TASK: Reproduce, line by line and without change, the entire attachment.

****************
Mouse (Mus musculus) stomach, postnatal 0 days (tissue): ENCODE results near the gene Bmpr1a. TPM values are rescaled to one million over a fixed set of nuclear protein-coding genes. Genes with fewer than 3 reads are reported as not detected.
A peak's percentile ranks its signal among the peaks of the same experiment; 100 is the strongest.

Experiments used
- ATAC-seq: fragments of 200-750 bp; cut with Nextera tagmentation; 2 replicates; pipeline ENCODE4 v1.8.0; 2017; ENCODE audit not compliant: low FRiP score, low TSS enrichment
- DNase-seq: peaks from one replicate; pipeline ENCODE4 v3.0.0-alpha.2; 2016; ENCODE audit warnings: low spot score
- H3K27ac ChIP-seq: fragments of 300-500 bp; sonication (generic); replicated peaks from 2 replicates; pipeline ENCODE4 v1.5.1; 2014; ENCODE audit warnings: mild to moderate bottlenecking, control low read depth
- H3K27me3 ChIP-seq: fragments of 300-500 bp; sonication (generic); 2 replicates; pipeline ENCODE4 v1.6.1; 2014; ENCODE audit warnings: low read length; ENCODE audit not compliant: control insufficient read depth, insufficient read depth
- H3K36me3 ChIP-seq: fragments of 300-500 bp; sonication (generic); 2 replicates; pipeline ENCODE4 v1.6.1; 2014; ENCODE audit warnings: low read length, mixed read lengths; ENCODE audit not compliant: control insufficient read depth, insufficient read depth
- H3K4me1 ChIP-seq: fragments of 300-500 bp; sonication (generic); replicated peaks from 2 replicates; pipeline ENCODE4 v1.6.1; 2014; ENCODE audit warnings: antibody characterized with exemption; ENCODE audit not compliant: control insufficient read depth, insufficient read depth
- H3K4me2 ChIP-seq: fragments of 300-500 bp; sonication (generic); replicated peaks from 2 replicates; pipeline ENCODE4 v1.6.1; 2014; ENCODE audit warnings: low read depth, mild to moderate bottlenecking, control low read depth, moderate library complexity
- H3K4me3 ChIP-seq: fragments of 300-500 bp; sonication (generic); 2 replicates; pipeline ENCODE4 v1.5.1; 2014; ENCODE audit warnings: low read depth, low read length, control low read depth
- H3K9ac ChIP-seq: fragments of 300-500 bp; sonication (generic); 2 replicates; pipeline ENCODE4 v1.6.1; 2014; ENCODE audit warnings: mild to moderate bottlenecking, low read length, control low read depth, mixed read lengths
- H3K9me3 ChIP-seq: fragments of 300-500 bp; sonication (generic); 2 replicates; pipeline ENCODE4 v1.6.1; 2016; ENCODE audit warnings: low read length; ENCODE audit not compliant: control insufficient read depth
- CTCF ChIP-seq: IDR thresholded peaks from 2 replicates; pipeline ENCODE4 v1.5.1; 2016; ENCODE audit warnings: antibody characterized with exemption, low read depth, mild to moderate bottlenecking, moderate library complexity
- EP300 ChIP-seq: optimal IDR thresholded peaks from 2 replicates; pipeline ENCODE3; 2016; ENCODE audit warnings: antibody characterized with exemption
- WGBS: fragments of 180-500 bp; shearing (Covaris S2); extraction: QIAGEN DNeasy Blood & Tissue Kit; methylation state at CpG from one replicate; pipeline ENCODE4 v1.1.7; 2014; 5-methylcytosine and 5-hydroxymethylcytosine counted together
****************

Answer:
Mouse (Mus musculus) stomach, postnatal 0 days (tissue): ENCODE results near the gene Bmpr1a. TPM values are rescaled to one million over a fixed set of nuclear protein-coding genes. Genes with fewer than 3 reads are reported as not detected.
A peak's percentile ranks its signal among the peaks of the same experiment; 100 is the strongest.

Experiments used
- ATAC-seq: fragments of 200-750 bp; cut with Nextera tagmentation; 2 replicates; pipeline ENCODE4 v1.8.0; 2017; ENCODE audit not compliant: low FRiP score, low TSS enrichment
- DNase-seq: peaks from one replicate; pipeline ENCODE4 v3.0.0-alpha.2; 2016; ENCODE audit warnings: low spot score
- H3K27ac ChIP-seq: fragments of 300-500 bp; sonication (generic); replicated peaks from 2 replicates; pipeline ENCODE4 v1.5.1; 2014; ENCODE audit warnings: mild to moderate bottlenecking, control low read depth
- H3K27me3 ChIP-seq: fragments of 300-500 bp; sonication (generic); 2 replicates; pipeline ENCODE4 v1.6.1; 2014; ENCODE audit warnings: low read length; ENCODE audit not compliant: control insufficient read depth, insufficient read depth
- H3K36me3 ChIP-seq: fragments of 300-500 bp; sonication (generic); 2 replicates; pipeline ENCODE4 v1.6.1; 2014; ENCODE audit warnings: low read length, mixed read lengths; ENCODE audit not compliant: control insufficient read depth, insufficient read depth
- H3K4me1 ChIP-seq: fragments of 300-500 bp; sonication (generic); replicated peaks from 2 replicates; pipeline ENCODE4 v1.6.1; 2014; ENCODE audit warnings: antibody characterized with exemption; ENCODE audit not compliant: control insufficient read depth, insufficient read depth
- H3K4me2 ChIP-seq: fragments of 300-500 bp; sonication (generic); replicated peaks from 2 replicates; pipeline ENCODE4 v1.6.1; 2014; ENCODE audit warnings: low read depth, mild to moderate bottlenecking, control low read depth, moderate library complexity
- H3K4me3 ChIP-seq: fragments of 300-500 bp; sonication (generic); 2 replicates; pipeline ENCODE4 v1.5.1; 2014; ENCODE audit warnings: low read depth, low read length, control low read depth
- H3K9ac ChIP-seq: fragments of 300-500 bp; sonication (generic); 2 replicates; pipeline ENCODE4 v1.6.1; 2014; ENCODE audit warnings: mild to moderate bottlenecking, low read length, control low read depth, mixed read lengths
- H3K9me3 ChIP-seq: fragments of 300-500 bp; sonication (generic); 2 replicates; pipeline ENCODE4 v1.6.1; 2016; ENCODE audit warnings: low read length; ENCODE audit not compliant: control insufficient read depth
- CTCF ChIP-seq: IDR thresholded peaks from 2 replicates; pipeline ENCODE4 v1.5.1; 2016; ENCODE audit warnings: antibody characterized with exemption, low read depth, mild to moderate bottlenecking, moderate library complexity
- EP300 ChIP-seq: optimal IDR thresholded peaks from 2 replicates; pipeline ENCODE3; 2016; ENCODE audit warnings: antibody characterized with exemption
- WGBS: fragments of 180-500 bp; shearing (Covaris S2); extraction: QIAGEN DNeasy Blood & Tissue Kit; methylation state at CpG from one replicate; pipeline ENCODE4 v1.1.7; 2014; 5-methylcytosine and 5-hydroxymethylcytosine counted together